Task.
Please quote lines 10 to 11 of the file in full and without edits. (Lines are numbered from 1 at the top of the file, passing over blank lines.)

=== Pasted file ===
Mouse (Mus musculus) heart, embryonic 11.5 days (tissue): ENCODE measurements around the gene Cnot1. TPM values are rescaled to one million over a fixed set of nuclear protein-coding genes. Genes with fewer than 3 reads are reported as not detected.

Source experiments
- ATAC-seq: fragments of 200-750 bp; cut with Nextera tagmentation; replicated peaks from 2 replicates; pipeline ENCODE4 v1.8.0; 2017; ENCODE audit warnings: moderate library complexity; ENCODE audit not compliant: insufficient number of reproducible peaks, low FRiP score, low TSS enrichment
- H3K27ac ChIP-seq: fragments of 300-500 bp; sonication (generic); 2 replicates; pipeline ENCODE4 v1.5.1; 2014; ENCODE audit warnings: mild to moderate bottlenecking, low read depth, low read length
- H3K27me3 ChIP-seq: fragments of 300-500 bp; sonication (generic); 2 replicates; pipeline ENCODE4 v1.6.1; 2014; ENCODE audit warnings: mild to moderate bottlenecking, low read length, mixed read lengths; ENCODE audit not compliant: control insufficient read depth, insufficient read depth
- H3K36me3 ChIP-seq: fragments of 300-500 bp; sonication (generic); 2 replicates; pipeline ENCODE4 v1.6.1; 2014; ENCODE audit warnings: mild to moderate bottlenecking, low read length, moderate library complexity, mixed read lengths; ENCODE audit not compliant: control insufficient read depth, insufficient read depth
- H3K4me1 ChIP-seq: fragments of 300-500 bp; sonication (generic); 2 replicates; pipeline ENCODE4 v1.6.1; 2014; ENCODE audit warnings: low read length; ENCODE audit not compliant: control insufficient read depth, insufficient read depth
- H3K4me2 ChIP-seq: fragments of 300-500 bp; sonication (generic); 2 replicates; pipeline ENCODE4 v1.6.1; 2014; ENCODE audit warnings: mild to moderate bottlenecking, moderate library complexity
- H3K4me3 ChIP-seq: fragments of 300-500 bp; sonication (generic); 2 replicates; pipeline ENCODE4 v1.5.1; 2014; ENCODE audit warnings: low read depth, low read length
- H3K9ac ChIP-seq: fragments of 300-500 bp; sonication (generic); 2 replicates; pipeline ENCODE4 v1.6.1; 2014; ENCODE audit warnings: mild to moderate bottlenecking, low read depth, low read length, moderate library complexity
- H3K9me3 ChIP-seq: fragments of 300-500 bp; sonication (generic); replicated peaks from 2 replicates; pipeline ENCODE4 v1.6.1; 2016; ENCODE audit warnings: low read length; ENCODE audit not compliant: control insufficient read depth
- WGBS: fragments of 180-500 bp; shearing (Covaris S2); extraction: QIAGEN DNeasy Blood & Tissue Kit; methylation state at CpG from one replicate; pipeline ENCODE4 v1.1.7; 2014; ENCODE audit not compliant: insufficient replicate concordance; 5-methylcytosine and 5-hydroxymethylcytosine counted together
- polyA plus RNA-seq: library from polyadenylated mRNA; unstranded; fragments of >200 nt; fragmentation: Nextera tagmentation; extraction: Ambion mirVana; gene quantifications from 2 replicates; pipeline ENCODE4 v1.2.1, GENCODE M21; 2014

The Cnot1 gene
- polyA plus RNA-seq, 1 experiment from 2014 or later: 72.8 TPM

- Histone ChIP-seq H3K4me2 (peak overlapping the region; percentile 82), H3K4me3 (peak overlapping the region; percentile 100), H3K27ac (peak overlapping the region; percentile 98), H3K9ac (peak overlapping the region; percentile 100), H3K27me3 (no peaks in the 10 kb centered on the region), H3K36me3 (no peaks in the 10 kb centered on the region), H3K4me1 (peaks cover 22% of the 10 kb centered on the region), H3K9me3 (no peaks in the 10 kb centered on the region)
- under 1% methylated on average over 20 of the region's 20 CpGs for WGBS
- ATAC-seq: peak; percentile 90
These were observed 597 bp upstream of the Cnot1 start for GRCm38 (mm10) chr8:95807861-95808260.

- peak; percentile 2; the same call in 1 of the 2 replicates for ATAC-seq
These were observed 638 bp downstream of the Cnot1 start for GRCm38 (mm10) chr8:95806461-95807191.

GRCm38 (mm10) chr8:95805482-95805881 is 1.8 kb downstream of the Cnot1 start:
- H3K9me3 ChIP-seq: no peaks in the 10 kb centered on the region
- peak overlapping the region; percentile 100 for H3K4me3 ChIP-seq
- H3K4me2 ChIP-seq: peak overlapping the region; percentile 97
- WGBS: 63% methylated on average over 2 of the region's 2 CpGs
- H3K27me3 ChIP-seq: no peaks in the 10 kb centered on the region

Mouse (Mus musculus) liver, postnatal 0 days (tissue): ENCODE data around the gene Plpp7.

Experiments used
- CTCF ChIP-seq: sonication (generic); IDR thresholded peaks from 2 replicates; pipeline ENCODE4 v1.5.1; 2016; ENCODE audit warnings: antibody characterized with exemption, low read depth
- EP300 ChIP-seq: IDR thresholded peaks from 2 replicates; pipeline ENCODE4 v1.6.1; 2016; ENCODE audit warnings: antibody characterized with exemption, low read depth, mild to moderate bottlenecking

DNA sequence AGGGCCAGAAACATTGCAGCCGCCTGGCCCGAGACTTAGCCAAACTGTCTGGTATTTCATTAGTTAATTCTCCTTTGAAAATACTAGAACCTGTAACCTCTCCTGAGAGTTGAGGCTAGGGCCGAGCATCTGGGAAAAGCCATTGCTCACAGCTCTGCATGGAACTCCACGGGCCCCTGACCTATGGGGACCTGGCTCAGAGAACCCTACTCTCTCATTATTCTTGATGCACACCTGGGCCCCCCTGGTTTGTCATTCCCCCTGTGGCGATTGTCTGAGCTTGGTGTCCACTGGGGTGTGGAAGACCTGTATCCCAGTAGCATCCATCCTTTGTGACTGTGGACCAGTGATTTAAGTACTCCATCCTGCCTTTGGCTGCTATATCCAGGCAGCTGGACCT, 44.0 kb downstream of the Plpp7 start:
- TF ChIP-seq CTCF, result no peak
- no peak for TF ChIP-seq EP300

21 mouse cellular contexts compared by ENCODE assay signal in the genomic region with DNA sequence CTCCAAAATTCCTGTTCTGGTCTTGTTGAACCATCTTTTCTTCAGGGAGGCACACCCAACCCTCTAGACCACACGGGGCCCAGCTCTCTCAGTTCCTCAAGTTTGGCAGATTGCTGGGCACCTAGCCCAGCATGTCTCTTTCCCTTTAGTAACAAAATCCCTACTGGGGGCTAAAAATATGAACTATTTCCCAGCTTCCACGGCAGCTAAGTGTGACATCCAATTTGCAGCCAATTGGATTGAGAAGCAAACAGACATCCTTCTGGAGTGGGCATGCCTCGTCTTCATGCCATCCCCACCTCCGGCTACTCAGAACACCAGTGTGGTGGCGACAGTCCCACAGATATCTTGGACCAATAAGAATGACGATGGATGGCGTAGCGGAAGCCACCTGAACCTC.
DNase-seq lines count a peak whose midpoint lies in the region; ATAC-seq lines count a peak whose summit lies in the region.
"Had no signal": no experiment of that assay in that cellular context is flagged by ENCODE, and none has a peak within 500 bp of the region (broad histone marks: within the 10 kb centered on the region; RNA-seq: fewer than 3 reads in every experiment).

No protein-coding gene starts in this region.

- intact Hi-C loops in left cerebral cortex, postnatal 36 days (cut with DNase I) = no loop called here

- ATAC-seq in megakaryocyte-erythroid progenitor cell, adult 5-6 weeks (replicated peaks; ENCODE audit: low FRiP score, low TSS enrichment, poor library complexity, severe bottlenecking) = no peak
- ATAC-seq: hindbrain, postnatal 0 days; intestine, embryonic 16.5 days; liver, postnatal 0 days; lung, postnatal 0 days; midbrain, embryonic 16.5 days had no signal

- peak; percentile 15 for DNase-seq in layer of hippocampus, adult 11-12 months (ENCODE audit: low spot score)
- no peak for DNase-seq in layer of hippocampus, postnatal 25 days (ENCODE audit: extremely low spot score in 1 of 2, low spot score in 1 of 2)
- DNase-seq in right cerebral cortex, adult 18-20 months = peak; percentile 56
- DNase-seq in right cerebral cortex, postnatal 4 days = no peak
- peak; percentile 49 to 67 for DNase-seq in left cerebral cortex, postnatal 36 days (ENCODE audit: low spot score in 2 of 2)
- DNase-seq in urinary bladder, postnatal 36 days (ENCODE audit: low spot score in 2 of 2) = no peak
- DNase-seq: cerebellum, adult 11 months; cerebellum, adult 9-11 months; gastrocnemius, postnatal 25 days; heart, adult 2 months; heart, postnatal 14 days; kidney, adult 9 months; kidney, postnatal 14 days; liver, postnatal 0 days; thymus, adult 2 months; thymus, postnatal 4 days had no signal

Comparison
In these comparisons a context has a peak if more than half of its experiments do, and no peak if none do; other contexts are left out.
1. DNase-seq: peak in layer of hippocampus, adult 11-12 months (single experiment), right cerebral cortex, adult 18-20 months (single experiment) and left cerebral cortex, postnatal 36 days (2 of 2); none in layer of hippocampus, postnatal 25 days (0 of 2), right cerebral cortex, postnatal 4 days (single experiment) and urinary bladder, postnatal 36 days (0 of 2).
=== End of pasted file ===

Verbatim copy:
- H3K9ac ChIP-seq: fragments of 300-500 bp; sonication (generic); 2 replicates; pipeline ENCODE4 v1.6.1; 2014; ENCODE audit warnings: mild to moderate bottlenecking, low read depth, low read length, moderate library complexity
- H3K9me3 ChIP-seq: fragments of 300-500 bp; sonication (generic); replicated peaks from 2 replicates; pipeline ENCODE4 v1.6.1; 2016; ENCODE audit warnings: low read length; ENCODE audit not compliant: control insufficient read depth